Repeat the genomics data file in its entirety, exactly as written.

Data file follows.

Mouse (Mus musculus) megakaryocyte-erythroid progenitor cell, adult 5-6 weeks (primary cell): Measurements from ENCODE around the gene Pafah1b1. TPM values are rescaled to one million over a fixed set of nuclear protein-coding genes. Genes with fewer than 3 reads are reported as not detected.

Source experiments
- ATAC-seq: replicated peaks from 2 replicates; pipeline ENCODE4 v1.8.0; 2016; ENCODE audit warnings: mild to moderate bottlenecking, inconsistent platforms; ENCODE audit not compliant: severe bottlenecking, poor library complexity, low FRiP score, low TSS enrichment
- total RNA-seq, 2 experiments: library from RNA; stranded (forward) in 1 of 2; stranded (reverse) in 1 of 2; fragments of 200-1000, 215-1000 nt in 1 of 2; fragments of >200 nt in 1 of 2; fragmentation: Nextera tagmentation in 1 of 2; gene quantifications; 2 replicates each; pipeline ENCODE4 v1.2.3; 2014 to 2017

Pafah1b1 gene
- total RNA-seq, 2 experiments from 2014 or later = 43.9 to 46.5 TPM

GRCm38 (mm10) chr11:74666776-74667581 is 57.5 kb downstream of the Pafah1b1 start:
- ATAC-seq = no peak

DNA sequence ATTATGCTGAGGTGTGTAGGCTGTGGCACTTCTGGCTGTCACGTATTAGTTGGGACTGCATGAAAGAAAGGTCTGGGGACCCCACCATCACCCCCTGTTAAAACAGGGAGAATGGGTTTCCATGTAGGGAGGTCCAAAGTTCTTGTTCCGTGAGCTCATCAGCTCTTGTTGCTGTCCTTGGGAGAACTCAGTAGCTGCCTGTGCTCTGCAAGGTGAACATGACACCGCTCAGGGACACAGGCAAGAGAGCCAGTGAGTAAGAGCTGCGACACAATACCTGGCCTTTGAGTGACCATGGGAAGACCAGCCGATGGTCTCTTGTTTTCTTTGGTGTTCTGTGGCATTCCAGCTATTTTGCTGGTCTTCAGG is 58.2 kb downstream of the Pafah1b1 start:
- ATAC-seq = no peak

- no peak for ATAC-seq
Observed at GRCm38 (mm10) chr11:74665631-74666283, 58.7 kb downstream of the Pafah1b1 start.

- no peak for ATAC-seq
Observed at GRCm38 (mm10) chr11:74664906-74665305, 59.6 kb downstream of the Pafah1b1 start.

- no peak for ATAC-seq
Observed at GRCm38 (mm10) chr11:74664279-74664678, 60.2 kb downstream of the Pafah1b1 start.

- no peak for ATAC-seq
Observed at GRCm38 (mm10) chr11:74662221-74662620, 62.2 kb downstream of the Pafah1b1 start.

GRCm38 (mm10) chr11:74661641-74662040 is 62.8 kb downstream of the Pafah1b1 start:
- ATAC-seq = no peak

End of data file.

Mouse (Mus musculus) megakaryocyte-erythroid progenitor cell, adult 5-6 weeks (primary cell): Measurements from ENCODE around the gene Pafah1b1. TPM values are rescaled to one million over a fixed set of nuclear protein-coding genes. Genes with fewer than 3 reads are reported as not detected.

Source experiments
- ATAC-seq: replicated peaks from 2 replicates; pipeline ENCODE4 v1.8.0; 2016; ENCODE audit warnings: mild to moderate bottlenecking, inconsistent platforms; ENCODE audit not compliant: severe bottlenecking, poor library complexity, low FRiP score, low TSS enrichment
- total RNA-seq, 2 experiments: library from RNA; stranded (forward) in 1 of 2; stranded (reverse) in 1 of 2; fragments of 200-1000, 215-1000 nt in 1 of 2; fragments of >200 nt in 1 of 2; fragmentation: Nextera tagmentation in 1 of 2; gene quantifications; 2 replicates each; pipeline ENCODE4 v1.2.3; 2014 to 2017

Pafah1b1 gene
- total RNA-seq, 2 experiments from 2014 or later = 43.9 to 46.5 TPM

GRCm38 (mm10) chr11:74666776-74667581 is 57.5 kb downstream of the Pafah1b1 start:
- ATAC-seq = no peak

DNA sequence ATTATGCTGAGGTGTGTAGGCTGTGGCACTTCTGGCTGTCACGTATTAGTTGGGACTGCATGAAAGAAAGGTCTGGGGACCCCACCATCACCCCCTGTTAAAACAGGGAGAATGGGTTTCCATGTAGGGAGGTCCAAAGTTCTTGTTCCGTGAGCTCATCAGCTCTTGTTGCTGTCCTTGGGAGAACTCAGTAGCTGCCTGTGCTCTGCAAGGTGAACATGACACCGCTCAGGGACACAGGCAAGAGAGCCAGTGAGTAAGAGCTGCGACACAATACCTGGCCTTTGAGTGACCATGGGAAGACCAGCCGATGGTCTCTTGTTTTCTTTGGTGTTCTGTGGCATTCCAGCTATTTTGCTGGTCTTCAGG is 58.2 kb downstream of the Pafah1b1 start:
- ATAC-seq = no peak

- no peak for ATAC-seq
Observed at GRCm38 (mm10) chr11:74665631-74666283, 58.7 kb downstream of the Pafah1b1 start.

- no peak for ATAC-seq
Observed at GRCm38 (mm10) chr11:74664906-74665305, 59.6 kb downstream of the Pafah1b1 start.

- no peak for ATAC-seq
Observed at GRCm38 (mm10) chr11:74664279-74664678, 60.2 kb downstream of the Pafah1b1 start.

- no peak for ATAC-seq
Observed at GRCm38 (mm10) chr11:74662221-74662620, 62.2 kb downstream of the Pafah1b1 start.

GRCm38 (mm10) chr11:74661641-74662040 is 62.8 kb downstream of the Pafah1b1 start:
- ATAC-seq = no peak